While much of the Web3 concept is theoretical, big strides have been made towards it being a reality. This gives eager investors a few options to make a direct investment in what many say will become Web 3.0. The technologies are newer and still under development, making some of your investment options riskier than others. It’s important to do your research first and speak with a financial professional before deciding where to place your hard-earned dollars.
By now, most people are well aware of current virtual reality and artificial intelligence technologies, such as those used for online gaming and machine learning. Proponents of Web3 will tell you that we are still in the very early days of what these and other technologies can mean for us as we enter a new internet age.
It’s only natural for the average investor to wonder what types of investment opportunities these concepts will bring. But first it’s important to understand the vision for Web 3.0, what concepts such as decentralization and blockchain technology mean, and if now is the right time to invest in digital assets and other Web3 technologies.
What led to Web 3.0?
When the World Wide Web first became readily accessible to the public in the early ’90s it was largely a “read-only” collection of random, static webpages (Web 1.0). There was little to no interaction between users and there was no centralization.
By the 2000s, the web started to become more interactive, with the advent of blogging as well as the ability to comment on the posts being read. Then, with the explosion of sites such as Facebook, Twitter, YouTube, and Google, among others, there was suddenly a new way for users to watch, learn, search, and communicate.
It also started to become clear that using these “free” sites did, in fact, come with a price. In exchange for all of these free services, companies were able to collect your personal data and use it to create very targeted advertising. That, in turn, allowed tech giants to essentially create a monopoly and make huge sums of money through the sale of users’ personal information. This is pretty much where we are now, which is considered Web 2.0.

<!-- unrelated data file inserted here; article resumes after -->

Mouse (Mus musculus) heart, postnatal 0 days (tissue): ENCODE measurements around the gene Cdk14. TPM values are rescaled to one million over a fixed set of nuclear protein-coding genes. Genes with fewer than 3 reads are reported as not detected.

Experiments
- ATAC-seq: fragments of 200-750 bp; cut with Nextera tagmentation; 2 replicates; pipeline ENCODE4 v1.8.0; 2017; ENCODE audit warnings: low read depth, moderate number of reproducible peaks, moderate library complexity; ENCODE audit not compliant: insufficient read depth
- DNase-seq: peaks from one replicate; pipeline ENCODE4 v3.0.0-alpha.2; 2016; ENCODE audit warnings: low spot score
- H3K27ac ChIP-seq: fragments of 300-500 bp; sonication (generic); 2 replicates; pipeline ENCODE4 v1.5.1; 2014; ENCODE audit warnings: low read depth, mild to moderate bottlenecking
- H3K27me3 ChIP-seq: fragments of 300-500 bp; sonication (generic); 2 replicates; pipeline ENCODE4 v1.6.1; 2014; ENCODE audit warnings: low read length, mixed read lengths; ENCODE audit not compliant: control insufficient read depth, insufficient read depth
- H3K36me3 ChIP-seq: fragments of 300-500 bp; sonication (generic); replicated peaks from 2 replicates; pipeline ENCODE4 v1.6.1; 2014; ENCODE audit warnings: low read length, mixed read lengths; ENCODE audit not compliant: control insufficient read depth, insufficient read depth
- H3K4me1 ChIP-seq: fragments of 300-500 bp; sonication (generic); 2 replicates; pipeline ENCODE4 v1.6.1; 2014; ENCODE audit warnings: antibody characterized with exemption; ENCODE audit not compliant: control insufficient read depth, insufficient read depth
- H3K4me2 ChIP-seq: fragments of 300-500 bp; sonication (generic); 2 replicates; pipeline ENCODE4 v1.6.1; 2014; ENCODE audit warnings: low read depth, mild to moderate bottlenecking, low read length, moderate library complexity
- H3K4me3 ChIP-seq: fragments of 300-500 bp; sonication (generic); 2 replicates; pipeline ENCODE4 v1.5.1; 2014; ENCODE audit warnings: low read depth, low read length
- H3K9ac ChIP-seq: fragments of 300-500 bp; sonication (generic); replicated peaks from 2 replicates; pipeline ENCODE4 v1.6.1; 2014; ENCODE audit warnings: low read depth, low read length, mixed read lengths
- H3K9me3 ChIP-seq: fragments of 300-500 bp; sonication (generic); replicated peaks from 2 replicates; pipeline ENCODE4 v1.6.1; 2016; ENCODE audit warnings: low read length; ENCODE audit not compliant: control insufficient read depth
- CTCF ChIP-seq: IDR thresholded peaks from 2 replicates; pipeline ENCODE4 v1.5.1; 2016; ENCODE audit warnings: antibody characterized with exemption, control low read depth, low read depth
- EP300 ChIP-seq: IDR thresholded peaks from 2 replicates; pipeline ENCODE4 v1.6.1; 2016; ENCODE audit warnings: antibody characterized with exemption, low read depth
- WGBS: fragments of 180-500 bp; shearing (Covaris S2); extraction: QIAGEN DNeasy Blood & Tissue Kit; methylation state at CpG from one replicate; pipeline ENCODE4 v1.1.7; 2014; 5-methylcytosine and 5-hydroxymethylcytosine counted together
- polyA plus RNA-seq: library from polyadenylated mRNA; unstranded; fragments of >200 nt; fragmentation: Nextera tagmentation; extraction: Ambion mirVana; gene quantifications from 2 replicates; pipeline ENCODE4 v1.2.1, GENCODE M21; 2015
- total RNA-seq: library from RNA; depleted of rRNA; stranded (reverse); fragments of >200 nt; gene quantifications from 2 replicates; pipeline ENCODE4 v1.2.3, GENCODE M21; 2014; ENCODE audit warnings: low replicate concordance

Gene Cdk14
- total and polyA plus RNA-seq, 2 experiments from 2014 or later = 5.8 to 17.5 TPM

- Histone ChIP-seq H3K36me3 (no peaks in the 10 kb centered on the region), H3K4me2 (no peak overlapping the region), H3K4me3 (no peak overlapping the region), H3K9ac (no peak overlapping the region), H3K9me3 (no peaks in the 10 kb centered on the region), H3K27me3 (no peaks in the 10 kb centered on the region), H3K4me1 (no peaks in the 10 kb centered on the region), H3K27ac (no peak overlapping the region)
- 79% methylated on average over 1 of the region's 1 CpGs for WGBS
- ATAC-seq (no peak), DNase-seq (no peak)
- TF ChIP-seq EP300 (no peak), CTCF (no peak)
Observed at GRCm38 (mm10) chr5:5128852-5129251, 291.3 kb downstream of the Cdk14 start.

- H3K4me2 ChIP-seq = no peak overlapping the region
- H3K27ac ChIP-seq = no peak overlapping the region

How is Web 3.0 different?
Proponents of the next phase of the internet, Web 3.0 (also known as Web3), aim to decentralize the internet and make it more democratic, by correcting the problems of such monopolized, targeted web practices.
The theory goes that the internet will be rebuilt on blockchain technologies, decentralized autonomous organizations (DAOs), decentralized applications (dApps), and smart contracts. Essentially, the idea is that these technologies will replace centralized servers owned by banks, corporations, or individuals.
While Web3 is still in its very early stages, the somewhat utopian theory is that Web3 will bring social equality to the internet. Web3 promises to give back control and ownership of not only your personal data but also what happens on the web in general. It remains to be seen if these promises will pan out as anticipated.
The metaverse and artificial intelligence
Another layer to the Web3 experience is the metaverse—essentially shared online worlds that connect people on the internet through a combination of virtual reality, augmented reality, and well, real reality. Meta Platforms (formerly Facebook) founder Mark Zuckerberg has said it plans to be a big player in the metaverse space.